This week's book giveaway is in the Design forum.
We're giving away four copies of Design for the Mind and have Victor S. Yocco on-line!
See this thread for details.
Win a copy of Design for the Mind this week in the Design forum!
  • Post Reply
  • Bookmark Topic Watch Topic
  • New Topic

Printing an Object without casting!

 
Max White
Ranch Hand
Posts: 85
  • Mark post as helpful
  • send pies
  • Quote
  • Report post to moderator
Hi,

The code below prints - Object :2



I was expecting something in hashcode,as automatic unboxing doesn't work with Object class.
So what am i missing?
Thanks
 
Henry Wong
author
Marshal
Pie
Posts: 20997
76
C++ Chrome Eclipse IDE Firefox Browser Java jQuery Linux VI Editor Windows
  • Mark post as helpful
  • send pies
  • Quote
  • Report post to moderator
I was expecting something in hashcode,as automatic unboxing doesn't work with Object class.
So what am i missing?


The Integer class overrides the toString() method to return the integer value as a string -- which is what is used by the system out.

Henry
 
Max White
Ranch Hand
Posts: 85
  • Mark post as helpful
  • send pies
  • Quote
  • Report post to moderator
Hi Henry,but which Integer class you are talking about?
When i iterate through the vector,objects of Object class are returned.Correct me if i am wrong.
 
Henry Wong
author
Marshal
Pie
Posts: 20997
76
C++ Chrome Eclipse IDE Firefox Browser Java jQuery Linux VI Editor Windows
  • Mark post as helpful
  • send pies
  • Quote
  • Report post to moderator
Max White wrote:Hi Henry,but which Integer class you are talking about?


The type of the instance that you added to the vector -- see your example for details.

Max White wrote:When i iterate through the vector,objects of Object class are returned.Correct me if i am wrong.


Polymorphism applies here. An Integer IS-A Object.... In other words, the Object that is returned is the same Integer that you added.

Henry
 
Max White
Ranch Hand
Posts: 85
  • Mark post as helpful
  • send pies
  • Quote
  • Report post to moderator
I am really confused now.As far as i know if we don't use generics,we always get an Object type from a Collection and we need to cast it to the appropriate type.For example -



How does it prints the actual value at [3] and not hashcode?
 
Henry Wong
author
Marshal
Pie
Posts: 20997
76
C++ Chrome Eclipse IDE Firefox Browser Java jQuery Linux VI Editor Windows
  • Mark post as helpful
  • send pies
  • Quote
  • Report post to moderator
I am really confused now.As far as i know if we don't use generics,we always get an Object type from a Collection and we need to cast it to the appropriate type.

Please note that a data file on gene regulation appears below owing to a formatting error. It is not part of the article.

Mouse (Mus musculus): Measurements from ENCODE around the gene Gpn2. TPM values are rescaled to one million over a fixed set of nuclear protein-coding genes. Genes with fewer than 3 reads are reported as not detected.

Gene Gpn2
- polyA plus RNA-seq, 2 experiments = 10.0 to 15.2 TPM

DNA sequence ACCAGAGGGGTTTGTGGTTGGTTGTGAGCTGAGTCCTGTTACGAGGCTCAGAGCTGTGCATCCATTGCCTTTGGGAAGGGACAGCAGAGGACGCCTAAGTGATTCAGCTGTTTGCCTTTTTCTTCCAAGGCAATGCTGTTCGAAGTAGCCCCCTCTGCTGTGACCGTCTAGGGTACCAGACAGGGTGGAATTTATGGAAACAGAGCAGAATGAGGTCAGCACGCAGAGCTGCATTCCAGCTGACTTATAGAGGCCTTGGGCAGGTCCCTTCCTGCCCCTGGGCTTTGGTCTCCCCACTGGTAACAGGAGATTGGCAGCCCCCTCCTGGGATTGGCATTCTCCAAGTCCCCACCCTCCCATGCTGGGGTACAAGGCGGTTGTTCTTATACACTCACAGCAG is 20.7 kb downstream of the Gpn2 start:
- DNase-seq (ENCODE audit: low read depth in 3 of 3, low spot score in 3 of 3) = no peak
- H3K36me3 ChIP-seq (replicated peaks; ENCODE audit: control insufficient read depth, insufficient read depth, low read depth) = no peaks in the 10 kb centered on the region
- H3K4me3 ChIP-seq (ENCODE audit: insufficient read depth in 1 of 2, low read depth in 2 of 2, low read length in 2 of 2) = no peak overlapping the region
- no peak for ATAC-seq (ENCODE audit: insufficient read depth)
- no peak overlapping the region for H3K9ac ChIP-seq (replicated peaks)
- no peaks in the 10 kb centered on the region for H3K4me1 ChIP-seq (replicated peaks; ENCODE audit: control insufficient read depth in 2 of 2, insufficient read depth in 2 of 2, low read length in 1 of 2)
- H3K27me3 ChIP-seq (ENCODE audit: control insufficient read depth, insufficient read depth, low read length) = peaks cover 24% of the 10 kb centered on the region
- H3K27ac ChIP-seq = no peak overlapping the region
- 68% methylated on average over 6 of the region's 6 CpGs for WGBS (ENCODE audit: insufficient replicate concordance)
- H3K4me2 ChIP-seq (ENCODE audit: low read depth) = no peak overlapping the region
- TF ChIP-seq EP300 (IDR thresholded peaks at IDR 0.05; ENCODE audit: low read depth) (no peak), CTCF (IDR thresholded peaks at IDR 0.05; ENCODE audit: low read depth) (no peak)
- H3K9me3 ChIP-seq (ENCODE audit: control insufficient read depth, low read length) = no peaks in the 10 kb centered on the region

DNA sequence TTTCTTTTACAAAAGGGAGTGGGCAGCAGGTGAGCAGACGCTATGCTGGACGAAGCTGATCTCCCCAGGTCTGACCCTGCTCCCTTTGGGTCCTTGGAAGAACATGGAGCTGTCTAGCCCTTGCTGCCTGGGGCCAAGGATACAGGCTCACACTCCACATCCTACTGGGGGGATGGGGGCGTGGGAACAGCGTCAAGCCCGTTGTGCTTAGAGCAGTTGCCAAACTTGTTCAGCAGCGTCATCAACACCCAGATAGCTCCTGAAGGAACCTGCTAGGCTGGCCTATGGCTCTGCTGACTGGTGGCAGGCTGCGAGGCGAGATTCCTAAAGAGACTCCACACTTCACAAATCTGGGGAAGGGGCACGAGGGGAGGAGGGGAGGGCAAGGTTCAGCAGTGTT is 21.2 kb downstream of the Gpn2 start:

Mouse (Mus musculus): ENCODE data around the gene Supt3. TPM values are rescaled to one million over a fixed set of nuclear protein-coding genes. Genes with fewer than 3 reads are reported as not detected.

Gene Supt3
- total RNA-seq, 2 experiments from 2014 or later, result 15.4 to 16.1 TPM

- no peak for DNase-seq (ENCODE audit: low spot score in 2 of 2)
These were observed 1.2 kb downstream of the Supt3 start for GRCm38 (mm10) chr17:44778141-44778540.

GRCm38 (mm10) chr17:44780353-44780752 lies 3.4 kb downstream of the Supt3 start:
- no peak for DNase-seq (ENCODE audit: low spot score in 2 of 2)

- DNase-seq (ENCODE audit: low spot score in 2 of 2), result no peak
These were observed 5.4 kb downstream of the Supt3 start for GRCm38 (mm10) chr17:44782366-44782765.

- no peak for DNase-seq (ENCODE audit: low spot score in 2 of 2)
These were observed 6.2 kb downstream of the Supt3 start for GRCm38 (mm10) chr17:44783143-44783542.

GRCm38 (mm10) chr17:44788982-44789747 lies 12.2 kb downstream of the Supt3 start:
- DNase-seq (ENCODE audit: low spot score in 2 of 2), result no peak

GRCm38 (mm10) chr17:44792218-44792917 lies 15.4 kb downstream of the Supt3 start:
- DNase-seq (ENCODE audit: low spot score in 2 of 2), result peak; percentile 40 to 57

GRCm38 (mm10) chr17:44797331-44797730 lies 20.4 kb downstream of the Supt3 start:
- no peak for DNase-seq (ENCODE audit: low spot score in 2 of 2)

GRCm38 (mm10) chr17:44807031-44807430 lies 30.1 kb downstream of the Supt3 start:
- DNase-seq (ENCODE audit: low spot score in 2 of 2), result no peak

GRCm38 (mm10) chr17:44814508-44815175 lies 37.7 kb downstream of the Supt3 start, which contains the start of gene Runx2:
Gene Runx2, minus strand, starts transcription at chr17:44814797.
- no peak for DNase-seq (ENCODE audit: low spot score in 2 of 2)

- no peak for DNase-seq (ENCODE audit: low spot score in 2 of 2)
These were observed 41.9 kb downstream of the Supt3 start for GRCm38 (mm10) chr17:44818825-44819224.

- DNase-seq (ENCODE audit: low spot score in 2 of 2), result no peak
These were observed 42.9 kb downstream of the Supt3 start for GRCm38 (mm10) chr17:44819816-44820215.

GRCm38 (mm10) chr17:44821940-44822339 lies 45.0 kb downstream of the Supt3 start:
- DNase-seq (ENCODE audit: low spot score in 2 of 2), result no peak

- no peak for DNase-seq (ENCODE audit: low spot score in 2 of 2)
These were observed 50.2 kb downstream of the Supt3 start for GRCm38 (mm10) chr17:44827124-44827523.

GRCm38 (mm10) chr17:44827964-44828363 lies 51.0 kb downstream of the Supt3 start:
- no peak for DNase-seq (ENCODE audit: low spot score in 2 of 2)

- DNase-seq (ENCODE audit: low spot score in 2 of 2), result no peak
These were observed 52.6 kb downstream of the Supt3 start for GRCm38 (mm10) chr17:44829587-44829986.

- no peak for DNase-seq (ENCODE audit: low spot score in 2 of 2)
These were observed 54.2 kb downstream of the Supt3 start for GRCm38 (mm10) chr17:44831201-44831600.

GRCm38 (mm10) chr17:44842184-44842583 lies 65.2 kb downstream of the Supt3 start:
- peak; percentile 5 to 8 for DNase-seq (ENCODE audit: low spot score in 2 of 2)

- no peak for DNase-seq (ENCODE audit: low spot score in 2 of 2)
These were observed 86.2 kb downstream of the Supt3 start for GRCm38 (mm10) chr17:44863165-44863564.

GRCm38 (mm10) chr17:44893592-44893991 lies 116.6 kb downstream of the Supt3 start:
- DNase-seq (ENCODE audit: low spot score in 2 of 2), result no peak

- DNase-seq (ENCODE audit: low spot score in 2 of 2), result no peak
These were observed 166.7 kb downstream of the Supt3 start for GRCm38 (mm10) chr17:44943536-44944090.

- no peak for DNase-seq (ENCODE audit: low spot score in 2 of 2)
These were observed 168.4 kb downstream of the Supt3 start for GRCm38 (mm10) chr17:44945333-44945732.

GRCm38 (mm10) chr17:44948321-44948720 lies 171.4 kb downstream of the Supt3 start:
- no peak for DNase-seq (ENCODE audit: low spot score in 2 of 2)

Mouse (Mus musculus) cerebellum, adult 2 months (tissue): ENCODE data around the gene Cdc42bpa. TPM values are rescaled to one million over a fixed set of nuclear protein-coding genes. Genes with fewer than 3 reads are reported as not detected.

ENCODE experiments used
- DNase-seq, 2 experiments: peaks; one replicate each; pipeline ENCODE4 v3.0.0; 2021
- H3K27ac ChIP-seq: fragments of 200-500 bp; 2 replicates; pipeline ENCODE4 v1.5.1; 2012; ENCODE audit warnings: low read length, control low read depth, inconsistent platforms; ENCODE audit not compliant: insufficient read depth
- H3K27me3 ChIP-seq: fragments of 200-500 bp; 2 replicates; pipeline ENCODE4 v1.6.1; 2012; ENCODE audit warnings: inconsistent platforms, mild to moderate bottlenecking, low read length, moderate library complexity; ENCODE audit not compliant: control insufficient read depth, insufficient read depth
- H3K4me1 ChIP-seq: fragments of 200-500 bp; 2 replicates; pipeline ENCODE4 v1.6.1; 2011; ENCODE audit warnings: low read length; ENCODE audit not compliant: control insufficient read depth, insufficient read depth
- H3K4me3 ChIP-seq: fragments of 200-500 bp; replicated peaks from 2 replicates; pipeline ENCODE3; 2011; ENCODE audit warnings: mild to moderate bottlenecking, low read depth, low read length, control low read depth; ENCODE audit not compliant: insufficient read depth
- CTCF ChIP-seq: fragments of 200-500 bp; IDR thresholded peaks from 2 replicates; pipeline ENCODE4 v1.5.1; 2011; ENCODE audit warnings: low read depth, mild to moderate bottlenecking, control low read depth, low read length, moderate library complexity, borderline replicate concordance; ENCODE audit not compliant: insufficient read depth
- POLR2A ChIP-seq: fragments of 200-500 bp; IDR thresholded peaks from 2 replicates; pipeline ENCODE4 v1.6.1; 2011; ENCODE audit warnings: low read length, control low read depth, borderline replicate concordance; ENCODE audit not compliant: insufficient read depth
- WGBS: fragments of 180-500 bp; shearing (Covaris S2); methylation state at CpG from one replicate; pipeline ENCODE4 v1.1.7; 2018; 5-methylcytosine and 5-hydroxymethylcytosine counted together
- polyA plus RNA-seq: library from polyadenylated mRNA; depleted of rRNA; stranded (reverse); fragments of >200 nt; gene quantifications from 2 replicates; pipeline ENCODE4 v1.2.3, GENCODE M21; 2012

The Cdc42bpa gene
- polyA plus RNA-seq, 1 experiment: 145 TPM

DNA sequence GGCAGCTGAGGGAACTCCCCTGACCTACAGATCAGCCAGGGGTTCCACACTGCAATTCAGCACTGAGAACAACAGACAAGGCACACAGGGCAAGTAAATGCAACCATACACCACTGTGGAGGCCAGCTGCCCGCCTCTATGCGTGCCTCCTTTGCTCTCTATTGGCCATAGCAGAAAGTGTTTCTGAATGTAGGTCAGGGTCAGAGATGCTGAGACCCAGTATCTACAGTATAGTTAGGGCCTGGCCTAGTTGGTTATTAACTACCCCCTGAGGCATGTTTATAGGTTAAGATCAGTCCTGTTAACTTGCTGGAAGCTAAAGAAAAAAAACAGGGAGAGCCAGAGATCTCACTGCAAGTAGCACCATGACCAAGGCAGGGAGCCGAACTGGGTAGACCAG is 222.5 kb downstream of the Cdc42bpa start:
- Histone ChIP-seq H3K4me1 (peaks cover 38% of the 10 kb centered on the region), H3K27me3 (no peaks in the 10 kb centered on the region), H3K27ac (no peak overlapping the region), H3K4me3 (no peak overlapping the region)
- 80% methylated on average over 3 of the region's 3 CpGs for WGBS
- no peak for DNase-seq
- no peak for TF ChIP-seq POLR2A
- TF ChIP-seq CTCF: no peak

When a subclass overrides a method, then it will be the subclass' method that will be invoked, when that method is called -- and this is true regardless of the type of the reference (subclass or superclass) used to access the object.

So... it doesn't matter if it is an Object reference, or an Integer reference. The actual object is an Integer object, and it is the toString() method of the Integer class that will be called, regardless of the reference, and / or any casting.

Henry
 
Max White
Ranch Hand
Posts: 85
  • Mark post as helpful
  • send pies
  • Quote
  • Report post to moderator
The actual object is an Integer object


I know that actual object is an Integer object,but how does the compiler knows?
Thanks!
 
Henry Wong
author
Marshal
Pie
Posts: 20997
76
C++ Chrome Eclipse IDE Firefox Browser Java jQuery Linux VI Editor Windows
  • Mark post as helpful
  • send pies
  • Quote
  • Report post to moderator
Max White wrote:
I know that actual object is an Integer object,but how does the compiler knows?
Thanks!


Actually, the compiler doesn't know -- the resolution of the method to invoke is completed at runtime.

Henry
 
Karthick Ravi
Greenhorn
Posts: 13
  • Mark post as helpful
  • send pies
  • Quote
  • Report post to moderator




The above statement in your code is analagous to Object o = new Integer (2) ; Even though iterator.next() returns an object with an Object reference, it is still an Integer object. Hence the Integer version of toString executes. This is due to inheritance.




This results in a compiler error because you are equating a primitive with an object. During Autoboxing the compiler is looking for the reference type rather than the actual object you are passing through. Hence the casting.
 
  • Post Reply
  • Bookmark Topic Watch Topic
  • New Topic